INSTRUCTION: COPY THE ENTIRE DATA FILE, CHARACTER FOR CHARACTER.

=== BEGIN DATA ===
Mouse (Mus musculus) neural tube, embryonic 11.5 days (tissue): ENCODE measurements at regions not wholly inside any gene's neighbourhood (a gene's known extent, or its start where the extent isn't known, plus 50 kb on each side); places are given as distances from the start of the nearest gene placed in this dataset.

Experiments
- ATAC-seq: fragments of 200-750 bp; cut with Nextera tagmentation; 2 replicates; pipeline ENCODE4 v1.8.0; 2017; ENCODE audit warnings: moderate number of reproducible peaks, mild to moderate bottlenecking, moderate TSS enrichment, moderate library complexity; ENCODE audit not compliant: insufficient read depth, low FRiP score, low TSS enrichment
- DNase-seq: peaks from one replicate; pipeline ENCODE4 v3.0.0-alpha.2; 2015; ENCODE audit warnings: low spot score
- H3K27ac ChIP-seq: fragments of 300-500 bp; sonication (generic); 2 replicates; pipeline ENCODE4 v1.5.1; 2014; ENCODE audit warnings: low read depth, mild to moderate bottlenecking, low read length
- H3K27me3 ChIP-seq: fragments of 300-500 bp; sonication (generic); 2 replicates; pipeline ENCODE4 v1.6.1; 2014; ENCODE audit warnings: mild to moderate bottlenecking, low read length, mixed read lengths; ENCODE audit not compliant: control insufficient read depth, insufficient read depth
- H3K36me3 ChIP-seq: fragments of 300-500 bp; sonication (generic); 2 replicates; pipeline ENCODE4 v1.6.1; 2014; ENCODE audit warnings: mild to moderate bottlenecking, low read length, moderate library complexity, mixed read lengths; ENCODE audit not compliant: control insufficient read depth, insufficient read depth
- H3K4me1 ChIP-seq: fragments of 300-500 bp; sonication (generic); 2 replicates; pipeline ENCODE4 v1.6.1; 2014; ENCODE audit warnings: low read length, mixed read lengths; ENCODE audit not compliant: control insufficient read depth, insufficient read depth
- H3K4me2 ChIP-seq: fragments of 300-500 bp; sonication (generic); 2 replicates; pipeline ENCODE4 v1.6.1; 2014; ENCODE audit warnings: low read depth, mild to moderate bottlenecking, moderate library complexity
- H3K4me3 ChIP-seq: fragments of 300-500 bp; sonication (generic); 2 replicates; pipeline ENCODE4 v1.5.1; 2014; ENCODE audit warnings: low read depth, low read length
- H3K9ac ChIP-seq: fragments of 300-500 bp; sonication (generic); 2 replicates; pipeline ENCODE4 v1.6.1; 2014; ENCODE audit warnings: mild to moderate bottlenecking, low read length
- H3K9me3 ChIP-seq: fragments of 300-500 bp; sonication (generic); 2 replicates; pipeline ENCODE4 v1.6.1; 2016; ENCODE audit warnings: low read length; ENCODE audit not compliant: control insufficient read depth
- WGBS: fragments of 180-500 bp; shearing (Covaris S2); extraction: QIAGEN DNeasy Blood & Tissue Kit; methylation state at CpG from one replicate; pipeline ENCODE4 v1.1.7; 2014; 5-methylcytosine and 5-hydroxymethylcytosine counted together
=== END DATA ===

Mouse (Mus musculus) neural tube, embryonic 11.5 days (tissue): ENCODE measurements at regions not wholly inside any gene's neighbourhood (a gene's known extent, or its start where the extent isn't known, plus 50 kb on each side); places are given as distances from the start of the nearest gene placed in this dataset.

Experiments
- ATAC-seq: fragments of 200-750 bp; cut with Nextera tagmentation; 2 replicates; pipeline ENCODE4 v1.8.0; 2017; ENCODE audit warnings: moderate number of reproducible peaks, mild to moderate bottlenecking, moderate TSS enrichment, moderate library complexity; ENCODE audit not compliant: insufficient read depth, low FRiP score, low TSS enrichment
- DNase-seq: peaks from one replicate; pipeline ENCODE4 v3.0.0-alpha.2; 2015; ENCODE audit warnings: low spot score
- H3K27ac ChIP-seq: fragments of 300-500 bp; sonication (generic); 2 replicates; pipeline ENCODE4 v1.5.1; 2014; ENCODE audit warnings: low read depth, mild to moderate bottlenecking, low read length
- H3K27me3 ChIP-seq: fragments of 300-500 bp; sonication (generic); 2 replicates; pipeline ENCODE4 v1.6.1; 2014; ENCODE audit warnings: mild to moderate bottlenecking, low read length, mixed read lengths; ENCODE audit not compliant: control insufficient read depth, insufficient read depth
- H3K36me3 ChIP-seq: fragments of 300-500 bp; sonication (generic); 2 replicates; pipeline ENCODE4 v1.6.1; 2014; ENCODE audit warnings: mild to moderate bottlenecking, low read length, moderate library complexity, mixed read lengths; ENCODE audit not compliant: control insufficient read depth, insufficient read depth
- H3K4me1 ChIP-seq: fragments of 300-500 bp; sonication (generic); 2 replicates; pipeline ENCODE4 v1.6.1; 2014; ENCODE audit warnings: low read length, mixed read lengths; ENCODE audit not compliant: control insufficient read depth, insufficient read depth
- H3K4me2 ChIP-seq: fragments of 300-500 bp; sonication (generic); 2 replicates; pipeline ENCODE4 v1.6.1; 2014; ENCODE audit warnings: low read depth, mild to moderate bottlenecking, moderate library complexity
- H3K4me3 ChIP-seq: fragments of 300-500 bp; sonication (generic); 2 replicates; pipeline ENCODE4 v1.5.1; 2014; ENCODE audit warnings: low read depth, low read length
- H3K9ac ChIP-seq: fragments of 300-500 bp; sonication (generic); 2 replicates; pipeline ENCODE4 v1.6.1; 2014; ENCODE audit warnings: mild to moderate bottlenecking, low read length
- H3K9me3 ChIP-seq: fragments of 300-500 bp; sonication (generic); 2 replicates; pipeline ENCODE4 v1.6.1; 2016; ENCODE audit warnings: low read length; ENCODE audit not compliant: control insufficient read depth
- WGBS: fragments of 180-500 bp; shearing (Covaris S2); extraction: QIAGEN DNeasy Blood & Tissue Kit; methylation state at CpG from one replicate; pipeline ENCODE4 v1.1.7; 2014; 5-methylcytosine and 5-hydroxymethylcytosine counted together